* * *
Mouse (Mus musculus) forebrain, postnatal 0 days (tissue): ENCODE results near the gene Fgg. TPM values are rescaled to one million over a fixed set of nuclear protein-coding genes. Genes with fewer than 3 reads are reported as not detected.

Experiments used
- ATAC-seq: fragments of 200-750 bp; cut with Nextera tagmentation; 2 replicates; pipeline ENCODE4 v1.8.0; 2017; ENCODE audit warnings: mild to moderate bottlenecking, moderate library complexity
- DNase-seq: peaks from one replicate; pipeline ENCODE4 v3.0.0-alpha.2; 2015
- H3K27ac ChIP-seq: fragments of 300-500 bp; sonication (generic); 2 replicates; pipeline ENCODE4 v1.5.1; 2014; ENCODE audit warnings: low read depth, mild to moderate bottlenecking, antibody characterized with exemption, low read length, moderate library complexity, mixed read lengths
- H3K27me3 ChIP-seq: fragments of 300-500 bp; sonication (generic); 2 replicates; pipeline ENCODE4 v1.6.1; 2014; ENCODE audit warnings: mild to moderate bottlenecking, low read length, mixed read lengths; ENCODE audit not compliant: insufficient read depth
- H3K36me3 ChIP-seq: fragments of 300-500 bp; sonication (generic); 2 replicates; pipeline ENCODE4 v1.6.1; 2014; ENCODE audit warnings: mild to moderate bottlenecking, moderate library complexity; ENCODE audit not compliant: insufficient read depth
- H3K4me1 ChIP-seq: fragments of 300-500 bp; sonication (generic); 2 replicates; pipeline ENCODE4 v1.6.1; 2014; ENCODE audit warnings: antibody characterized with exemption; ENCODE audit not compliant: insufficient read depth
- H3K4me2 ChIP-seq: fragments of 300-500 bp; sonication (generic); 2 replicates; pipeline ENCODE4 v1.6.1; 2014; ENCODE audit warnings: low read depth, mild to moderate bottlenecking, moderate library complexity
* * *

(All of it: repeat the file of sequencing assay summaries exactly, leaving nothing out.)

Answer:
Mouse (Mus musculus) forebrain, postnatal 0 days (tissue): ENCODE results near the gene Fgg. TPM values are rescaled to one million over a fixed set of nuclear protein-coding genes. Genes with fewer than 3 reads are reported as not detected.

Experiments used
- ATAC-seq: fragments of 200-750 bp; cut with Nextera tagmentation; 2 replicates; pipeline ENCODE4 v1.8.0; 2017; ENCODE audit warnings: mild to moderate bottlenecking, moderate library complexity
- DNase-seq: peaks from one replicate; pipeline ENCODE4 v3.0.0-alpha.2; 2015
- H3K27ac ChIP-seq: fragments of 300-500 bp; sonication (generic); 2 replicates; pipeline ENCODE4 v1.5.1; 2014; ENCODE audit warnings: low read depth, mild to moderate bottlenecking, antibody characterized with exemption, low read length, moderate library complexity, mixed read lengths
- H3K27me3 ChIP-seq: fragments of 300-500 bp; sonication (generic); 2 replicates; pipeline ENCODE4 v1.6.1; 2014; ENCODE audit warnings: mild to moderate bottlenecking, low read length, mixed read lengths; ENCODE audit not compliant: insufficient read depth
- H3K36me3 ChIP-seq: fragments of 300-500 bp; sonication (generic); 2 replicates; pipeline ENCODE4 v1.6.1; 2014; ENCODE audit warnings: mild to moderate bottlenecking, moderate library complexity; ENCODE audit not compliant: insufficient read depth
- H3K4me1 ChIP-seq: fragments of 300-500 bp; sonication (generic); 2 replicates; pipeline ENCODE4 v1.6.1; 2014; ENCODE audit warnings: antibody characterized with exemption; ENCODE audit not compliant: insufficient read depth
- H3K4me2 ChIP-seq: fragments of 300-500 bp; sonication (generic); 2 replicates; pipeline ENCODE4 v1.6.1; 2014; ENCODE audit warnings: low read depth, mild to moderate bottlenecking, moderate library complexity